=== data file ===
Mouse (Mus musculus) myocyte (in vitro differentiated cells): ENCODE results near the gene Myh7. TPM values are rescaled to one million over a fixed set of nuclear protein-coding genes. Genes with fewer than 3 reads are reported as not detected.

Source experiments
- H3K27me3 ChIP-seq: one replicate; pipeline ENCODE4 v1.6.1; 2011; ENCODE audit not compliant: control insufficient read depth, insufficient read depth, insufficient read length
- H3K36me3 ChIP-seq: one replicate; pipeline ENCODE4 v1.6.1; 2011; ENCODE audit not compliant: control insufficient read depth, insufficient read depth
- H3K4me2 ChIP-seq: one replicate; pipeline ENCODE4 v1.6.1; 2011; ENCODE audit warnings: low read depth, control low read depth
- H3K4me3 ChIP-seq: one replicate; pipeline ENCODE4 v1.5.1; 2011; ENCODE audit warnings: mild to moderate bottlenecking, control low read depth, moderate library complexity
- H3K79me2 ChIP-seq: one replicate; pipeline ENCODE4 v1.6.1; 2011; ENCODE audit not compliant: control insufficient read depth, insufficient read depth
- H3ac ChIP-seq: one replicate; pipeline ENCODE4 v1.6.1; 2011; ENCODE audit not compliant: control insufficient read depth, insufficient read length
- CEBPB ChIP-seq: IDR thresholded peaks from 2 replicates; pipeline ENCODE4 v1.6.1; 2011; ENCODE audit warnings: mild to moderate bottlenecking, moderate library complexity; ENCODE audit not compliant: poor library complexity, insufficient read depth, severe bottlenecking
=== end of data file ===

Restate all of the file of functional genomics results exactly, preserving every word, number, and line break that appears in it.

Mouse (Mus musculus) myocyte (in vitro differentiated cells): ENCODE results near the gene Myh7. TPM values are rescaled to one million over a fixed set of nuclear protein-coding genes. Genes with fewer than 3 reads are reported as not detected.

Source experiments
- H3K27me3 ChIP-seq: one replicate; pipeline ENCODE4 v1.6.1; 2011; ENCODE audit not compliant: control insufficient read depth, insufficient read depth, insufficient read length
- H3K36me3 ChIP-seq: one replicate; pipeline ENCODE4 v1.6.1; 2011; ENCODE audit not compliant: control insufficient read depth, insufficient read depth
- H3K4me2 ChIP-seq: one replicate; pipeline ENCODE4 v1.6.1; 2011; ENCODE audit warnings: low read depth, control low read depth
- H3K4me3 ChIP-seq: one replicate; pipeline ENCODE4 v1.5.1; 2011; ENCODE audit warnings: mild to moderate bottlenecking, control low read depth, moderate library complexity
- H3K79me2 ChIP-seq: one replicate; pipeline ENCODE4 v1.6.1; 2011; ENCODE audit not compliant: control insufficient read depth, insufficient read depth
- H3ac ChIP-seq: one replicate; pipeline ENCODE4 v1.6.1; 2011; ENCODE audit not compliant: control insufficient read depth, insufficient read length
- CEBPB ChIP-seq: IDR thresholded peaks from 2 replicates; pipeline ENCODE4 v1.6.1; 2011; ENCODE audit warnings: mild to moderate bottlenecking, moderate library complexity; ENCODE audit not compliant: poor library complexity, insufficient read depth, severe bottlenecking